There are a lot of space maps out there, but we’d be willing to bet there’s never been one quite like this. It’s entirely knitted out of yarn, using a 1980s domestic knitting machine brilliantly turned into a network printer.
The genius behind it is Australian software engineer Sarah Spencer, who used a Raspberry Pi, an Arduino compatible board, Python and a PHP/MySQL web interface to hack the Brother KM950i knitting machine.
Spencer has been working with knitting machines since 2012, when she discovered an old 1970s Empisal knitting machine in a charity shop.
If you’re heading by the inside lounge at #EMFCamp you should duck in and see @HeartOfPluto_‘s knitted tapestry “#Stargazing,” https://t.co/Ue06FyDFDR. Worth the detour. pic.twitter.com/2PtTAs87yQ
— Alasdair Allan (@aallan) September 1, 2018
However, it wasn’t until last year that she finally cracked an algorithm that allowed her machine to knit in three colours of yarn in one knit per pixel. This opened up a whole new realm of possibility.
Her improved “network printer” knitting machine can accept an image from a computer, over a network, with more than two colours in any single row of knitting.
Spencer has used it to knit scarf and blanket designs, but a recent project was much more ambitious. Called Stargazing: A Knitted Tapestry, it depicts an enormous map of the visible Universe that we can see with the naked eye, in blue, white and grey yarn, measuring a whopping 4.6 metres (15 feet) wide and 2.8 metres (9 feet) high.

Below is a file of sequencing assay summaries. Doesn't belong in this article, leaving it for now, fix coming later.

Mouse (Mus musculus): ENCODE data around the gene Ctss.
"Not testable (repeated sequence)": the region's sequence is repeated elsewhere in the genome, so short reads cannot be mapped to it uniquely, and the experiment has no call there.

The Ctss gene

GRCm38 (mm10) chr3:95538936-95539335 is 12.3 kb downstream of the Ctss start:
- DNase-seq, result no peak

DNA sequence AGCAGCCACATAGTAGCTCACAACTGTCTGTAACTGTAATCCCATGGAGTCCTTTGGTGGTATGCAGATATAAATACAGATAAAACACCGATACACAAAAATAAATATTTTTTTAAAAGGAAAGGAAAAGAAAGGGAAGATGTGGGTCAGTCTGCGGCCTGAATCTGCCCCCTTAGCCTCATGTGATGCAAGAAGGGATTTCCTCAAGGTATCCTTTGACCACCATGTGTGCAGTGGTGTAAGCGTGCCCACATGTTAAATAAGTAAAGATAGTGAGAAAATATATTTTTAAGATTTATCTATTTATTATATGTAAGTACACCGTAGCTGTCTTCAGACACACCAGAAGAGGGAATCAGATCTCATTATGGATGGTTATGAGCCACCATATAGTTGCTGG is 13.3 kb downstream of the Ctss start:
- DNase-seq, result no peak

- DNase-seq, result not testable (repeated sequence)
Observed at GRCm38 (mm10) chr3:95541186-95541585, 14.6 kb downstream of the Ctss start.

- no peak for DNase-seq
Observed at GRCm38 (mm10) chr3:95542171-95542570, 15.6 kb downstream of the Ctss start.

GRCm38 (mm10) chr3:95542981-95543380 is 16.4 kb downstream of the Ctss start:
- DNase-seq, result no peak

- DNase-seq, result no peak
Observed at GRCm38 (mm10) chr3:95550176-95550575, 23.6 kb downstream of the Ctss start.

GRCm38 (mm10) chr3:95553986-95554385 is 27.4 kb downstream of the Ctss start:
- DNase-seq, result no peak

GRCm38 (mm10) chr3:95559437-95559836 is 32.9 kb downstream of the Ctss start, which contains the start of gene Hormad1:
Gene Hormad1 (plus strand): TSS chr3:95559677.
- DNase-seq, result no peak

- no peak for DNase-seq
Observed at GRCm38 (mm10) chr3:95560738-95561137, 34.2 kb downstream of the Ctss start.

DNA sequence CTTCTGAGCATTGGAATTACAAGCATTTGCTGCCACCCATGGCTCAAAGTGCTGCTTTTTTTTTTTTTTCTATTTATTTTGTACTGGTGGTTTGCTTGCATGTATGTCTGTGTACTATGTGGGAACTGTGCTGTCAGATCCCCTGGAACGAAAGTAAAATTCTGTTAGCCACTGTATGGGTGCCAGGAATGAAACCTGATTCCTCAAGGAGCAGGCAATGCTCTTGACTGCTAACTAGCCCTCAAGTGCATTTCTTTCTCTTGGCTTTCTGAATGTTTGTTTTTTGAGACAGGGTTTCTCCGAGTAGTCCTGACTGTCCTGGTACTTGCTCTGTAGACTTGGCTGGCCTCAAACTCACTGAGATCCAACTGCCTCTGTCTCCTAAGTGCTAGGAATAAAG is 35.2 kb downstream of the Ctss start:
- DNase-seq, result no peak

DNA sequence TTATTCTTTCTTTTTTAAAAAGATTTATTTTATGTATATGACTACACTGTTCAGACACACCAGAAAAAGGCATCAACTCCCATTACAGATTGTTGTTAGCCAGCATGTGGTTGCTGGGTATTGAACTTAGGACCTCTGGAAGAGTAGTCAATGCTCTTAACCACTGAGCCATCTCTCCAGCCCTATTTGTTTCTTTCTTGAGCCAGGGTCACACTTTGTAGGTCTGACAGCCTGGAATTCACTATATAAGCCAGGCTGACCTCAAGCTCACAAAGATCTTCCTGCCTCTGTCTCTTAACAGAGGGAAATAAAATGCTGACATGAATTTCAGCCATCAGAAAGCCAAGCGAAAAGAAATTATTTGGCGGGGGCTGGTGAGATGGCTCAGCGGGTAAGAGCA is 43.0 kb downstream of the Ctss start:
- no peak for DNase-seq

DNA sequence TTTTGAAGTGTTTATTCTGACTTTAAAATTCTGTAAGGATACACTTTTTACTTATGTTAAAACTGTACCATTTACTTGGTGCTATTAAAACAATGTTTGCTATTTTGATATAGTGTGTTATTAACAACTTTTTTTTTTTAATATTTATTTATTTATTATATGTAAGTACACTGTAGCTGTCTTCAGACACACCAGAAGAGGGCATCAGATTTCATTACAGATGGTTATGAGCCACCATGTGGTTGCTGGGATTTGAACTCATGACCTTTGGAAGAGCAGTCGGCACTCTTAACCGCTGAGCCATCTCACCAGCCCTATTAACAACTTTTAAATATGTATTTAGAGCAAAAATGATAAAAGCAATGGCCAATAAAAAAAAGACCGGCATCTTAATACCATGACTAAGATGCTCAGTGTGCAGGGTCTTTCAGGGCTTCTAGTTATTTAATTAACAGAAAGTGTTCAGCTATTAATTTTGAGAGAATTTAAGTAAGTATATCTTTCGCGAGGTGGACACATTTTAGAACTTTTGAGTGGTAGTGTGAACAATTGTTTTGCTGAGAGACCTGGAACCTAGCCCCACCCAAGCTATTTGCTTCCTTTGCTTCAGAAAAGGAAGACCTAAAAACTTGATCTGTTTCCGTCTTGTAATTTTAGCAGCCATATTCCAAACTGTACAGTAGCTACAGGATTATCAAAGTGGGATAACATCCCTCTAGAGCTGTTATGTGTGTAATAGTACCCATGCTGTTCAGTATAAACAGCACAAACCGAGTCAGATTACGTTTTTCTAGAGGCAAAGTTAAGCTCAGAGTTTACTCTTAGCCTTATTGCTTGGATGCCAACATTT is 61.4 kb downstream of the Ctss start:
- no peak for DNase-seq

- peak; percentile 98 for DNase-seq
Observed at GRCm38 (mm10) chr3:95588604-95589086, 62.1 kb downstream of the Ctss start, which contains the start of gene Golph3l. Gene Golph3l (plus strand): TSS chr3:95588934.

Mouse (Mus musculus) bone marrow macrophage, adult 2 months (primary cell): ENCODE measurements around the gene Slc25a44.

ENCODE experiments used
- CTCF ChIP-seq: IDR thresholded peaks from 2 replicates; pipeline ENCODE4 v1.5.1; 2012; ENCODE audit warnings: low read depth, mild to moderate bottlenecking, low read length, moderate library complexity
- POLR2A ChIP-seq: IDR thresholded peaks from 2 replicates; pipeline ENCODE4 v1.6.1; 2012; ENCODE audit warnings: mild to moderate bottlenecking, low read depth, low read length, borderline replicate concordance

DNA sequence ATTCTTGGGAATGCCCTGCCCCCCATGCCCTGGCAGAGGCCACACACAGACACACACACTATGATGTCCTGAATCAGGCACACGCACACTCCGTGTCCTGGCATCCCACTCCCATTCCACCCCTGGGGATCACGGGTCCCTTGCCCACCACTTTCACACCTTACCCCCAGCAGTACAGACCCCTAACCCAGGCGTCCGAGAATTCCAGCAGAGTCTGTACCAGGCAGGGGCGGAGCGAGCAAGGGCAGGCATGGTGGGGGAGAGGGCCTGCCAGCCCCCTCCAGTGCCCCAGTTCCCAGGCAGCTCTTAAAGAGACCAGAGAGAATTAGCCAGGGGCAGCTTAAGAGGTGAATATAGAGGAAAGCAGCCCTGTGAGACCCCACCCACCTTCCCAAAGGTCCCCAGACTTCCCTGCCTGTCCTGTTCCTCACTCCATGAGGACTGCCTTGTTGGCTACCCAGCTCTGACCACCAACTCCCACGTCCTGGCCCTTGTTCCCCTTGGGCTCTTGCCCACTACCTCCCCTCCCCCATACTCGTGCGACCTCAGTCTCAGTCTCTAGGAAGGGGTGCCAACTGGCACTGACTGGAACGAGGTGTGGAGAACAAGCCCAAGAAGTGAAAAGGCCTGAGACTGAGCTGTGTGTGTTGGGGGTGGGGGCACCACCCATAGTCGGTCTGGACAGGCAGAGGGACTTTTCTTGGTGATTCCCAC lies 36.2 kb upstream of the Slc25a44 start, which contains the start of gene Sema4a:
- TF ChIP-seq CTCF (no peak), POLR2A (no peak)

After 15kg of wool and over 💯 hrs of knitting, I’m finally ready to fly to the UK. Now I just need to pack the entire universe into my suitcase! I’ll see you all soon 🤗 pic.twitter.com/orBWAmi3bW
— Heart of Pluto (@HeartOfPluto_) August 26, 2018
She presented it at this year’s Electromagnetic Field (EMF) Camp, held in the UK over the weekend of August 31 to September 2.
“It’s all 88 constellations, across the top we’ve got the constellations in the Northern hemisphere, across the bottom are the constellations in the Southern hemisphere,” Spencer explained in a talk at the event.
The wiggly line in the centre is the equatorial line, and the grey cloud represents the plane of the Milky Way. The Sun, Moon and planets also make an appearance – dating the sky depicted precisely to Friday, August 31 at 6 pm British Summer Time.
The piece was commissioned by EMF, which paid for most of the yarn, so if you were hoping that having one of your very own was an option, you’re out of luck (although Spencer does have plenty of gorgeous designs available through her Etsy store).
Alternatively, if you know how to hand-knit (or want to pick up a new hobby), you can try knit designer Audry Nicklin’s Celestarium or Southern Skies shawls.
Still… the tapestry is almost incredible enough to make one want to start scouring charity stores for 40-year-old knitting machines.